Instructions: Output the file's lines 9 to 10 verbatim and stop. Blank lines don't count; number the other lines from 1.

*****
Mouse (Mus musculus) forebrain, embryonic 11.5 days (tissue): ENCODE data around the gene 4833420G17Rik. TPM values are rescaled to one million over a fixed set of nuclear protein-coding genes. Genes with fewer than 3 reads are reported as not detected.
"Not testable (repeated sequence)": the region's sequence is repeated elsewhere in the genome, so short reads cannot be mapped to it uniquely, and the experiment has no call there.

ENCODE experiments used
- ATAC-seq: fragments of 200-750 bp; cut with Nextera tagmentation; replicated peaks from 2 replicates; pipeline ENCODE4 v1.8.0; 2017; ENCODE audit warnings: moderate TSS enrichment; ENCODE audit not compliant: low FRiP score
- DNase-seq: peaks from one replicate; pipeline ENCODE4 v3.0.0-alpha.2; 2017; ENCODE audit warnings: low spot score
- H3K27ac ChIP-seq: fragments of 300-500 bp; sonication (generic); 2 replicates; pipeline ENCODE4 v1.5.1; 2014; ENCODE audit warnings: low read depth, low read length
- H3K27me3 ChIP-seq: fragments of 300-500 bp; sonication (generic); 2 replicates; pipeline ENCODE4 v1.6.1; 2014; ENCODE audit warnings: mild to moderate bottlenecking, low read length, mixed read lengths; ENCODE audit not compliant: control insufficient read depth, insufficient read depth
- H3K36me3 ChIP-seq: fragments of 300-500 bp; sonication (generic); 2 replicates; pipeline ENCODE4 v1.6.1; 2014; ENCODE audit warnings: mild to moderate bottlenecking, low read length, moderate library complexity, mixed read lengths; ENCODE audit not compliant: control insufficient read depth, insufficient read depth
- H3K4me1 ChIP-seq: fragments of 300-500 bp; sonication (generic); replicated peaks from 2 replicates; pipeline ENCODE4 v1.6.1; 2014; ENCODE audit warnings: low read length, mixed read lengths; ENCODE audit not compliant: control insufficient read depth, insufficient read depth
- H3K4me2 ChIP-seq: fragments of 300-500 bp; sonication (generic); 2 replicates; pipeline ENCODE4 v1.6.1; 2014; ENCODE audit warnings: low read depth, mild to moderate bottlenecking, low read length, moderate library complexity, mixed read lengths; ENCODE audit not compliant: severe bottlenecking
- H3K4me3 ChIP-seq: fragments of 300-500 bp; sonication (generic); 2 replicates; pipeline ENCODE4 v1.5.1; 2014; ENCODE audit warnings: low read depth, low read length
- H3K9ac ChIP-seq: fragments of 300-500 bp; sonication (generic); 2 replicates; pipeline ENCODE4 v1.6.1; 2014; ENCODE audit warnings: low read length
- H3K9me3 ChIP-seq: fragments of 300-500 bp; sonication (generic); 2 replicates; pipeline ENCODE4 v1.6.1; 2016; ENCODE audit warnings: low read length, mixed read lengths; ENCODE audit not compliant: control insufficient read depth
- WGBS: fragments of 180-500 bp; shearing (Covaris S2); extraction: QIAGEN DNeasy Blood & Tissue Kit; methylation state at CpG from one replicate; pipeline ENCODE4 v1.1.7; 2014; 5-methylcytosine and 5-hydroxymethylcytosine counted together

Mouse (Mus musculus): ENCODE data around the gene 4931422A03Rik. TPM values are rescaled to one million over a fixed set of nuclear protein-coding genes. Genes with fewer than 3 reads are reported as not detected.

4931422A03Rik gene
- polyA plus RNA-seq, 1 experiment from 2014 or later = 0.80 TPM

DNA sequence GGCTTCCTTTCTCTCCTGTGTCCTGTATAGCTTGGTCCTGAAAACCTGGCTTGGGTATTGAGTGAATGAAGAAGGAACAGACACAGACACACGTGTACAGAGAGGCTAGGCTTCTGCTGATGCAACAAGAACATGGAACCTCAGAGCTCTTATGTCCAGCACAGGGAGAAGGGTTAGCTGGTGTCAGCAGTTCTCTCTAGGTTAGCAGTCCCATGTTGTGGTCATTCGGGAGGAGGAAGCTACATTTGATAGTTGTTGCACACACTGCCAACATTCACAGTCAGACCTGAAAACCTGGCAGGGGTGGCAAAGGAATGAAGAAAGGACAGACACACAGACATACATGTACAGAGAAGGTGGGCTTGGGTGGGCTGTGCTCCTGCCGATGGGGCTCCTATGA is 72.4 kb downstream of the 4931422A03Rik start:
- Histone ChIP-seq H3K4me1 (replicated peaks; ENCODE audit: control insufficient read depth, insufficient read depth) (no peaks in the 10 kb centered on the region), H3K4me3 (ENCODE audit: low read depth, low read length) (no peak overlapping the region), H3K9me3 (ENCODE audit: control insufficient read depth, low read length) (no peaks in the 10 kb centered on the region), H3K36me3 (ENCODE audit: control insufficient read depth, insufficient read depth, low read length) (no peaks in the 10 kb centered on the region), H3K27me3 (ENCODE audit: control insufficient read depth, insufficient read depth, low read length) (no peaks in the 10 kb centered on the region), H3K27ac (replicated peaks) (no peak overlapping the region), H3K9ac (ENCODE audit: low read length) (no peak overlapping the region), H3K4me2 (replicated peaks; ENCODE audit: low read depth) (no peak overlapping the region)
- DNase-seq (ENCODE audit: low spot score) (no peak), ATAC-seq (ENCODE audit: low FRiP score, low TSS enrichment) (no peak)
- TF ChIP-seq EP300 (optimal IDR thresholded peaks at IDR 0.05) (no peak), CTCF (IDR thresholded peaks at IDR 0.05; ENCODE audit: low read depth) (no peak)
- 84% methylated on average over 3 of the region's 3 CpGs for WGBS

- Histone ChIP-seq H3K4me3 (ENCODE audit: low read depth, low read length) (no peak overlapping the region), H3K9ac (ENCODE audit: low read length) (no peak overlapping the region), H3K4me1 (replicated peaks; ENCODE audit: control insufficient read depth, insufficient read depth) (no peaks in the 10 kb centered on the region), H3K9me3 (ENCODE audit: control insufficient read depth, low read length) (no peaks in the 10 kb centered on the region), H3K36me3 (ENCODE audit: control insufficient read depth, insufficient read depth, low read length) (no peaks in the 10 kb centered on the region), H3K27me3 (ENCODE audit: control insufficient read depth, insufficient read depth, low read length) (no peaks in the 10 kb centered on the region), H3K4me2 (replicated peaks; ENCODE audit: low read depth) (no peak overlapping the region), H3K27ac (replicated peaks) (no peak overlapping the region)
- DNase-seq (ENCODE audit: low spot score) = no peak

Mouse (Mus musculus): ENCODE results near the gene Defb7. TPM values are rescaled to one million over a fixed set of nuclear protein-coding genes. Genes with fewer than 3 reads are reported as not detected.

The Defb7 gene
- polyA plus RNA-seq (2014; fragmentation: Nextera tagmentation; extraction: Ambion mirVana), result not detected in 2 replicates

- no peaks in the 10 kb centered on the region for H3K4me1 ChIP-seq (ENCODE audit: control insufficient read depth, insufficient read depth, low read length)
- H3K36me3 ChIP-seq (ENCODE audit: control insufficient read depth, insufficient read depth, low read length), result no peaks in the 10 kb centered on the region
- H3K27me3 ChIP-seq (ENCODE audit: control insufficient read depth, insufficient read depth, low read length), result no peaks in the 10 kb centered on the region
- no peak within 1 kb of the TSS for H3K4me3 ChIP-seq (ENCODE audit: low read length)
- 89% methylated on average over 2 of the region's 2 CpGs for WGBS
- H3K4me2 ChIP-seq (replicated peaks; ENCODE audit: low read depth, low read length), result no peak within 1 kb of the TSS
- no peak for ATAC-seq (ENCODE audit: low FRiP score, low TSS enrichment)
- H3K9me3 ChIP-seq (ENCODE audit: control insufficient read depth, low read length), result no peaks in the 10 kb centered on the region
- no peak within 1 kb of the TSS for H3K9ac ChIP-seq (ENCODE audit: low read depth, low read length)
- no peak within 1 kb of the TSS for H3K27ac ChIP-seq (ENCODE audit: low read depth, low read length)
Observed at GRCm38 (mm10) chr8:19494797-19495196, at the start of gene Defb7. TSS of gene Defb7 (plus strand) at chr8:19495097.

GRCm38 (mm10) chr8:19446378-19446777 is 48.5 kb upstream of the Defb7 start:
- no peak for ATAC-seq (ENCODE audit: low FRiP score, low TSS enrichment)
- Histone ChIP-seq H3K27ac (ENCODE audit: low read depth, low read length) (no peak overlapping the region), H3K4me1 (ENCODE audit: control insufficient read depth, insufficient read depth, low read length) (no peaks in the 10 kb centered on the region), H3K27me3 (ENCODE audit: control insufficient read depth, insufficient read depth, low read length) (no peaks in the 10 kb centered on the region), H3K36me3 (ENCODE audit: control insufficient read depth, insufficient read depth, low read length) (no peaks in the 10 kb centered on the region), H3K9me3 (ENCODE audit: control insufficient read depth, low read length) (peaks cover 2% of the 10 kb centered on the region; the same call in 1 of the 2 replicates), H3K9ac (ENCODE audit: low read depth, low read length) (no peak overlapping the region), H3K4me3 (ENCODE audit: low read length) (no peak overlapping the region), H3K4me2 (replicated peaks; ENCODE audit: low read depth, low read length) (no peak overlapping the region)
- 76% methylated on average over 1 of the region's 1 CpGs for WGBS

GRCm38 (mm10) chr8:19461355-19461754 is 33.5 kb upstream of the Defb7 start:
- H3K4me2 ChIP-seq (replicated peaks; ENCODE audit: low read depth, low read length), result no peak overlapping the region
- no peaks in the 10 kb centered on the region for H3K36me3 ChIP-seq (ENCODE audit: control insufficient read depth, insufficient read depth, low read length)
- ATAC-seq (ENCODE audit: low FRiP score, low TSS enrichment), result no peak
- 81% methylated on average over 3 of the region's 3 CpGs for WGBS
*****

- H3K4me1 ChIP-seq: fragments of 300-500 bp; sonication (generic); replicated peaks from 2 replicates; pipeline ENCODE4 v1.6.1; 2014; ENCODE audit warnings: low read length, mixed read lengths; ENCODE audit not compliant: control insufficient read depth, insufficient read depth
- H3K4me2 ChIP-seq: fragments of 300-500 bp; sonication (generic); 2 replicates; pipeline ENCODE4 v1.6.1; 2014; ENCODE audit warnings: low read depth, mild to moderate bottlenecking, low read length, moderate library complexity, mixed read lengths; ENCODE audit not compliant: severe bottlenecking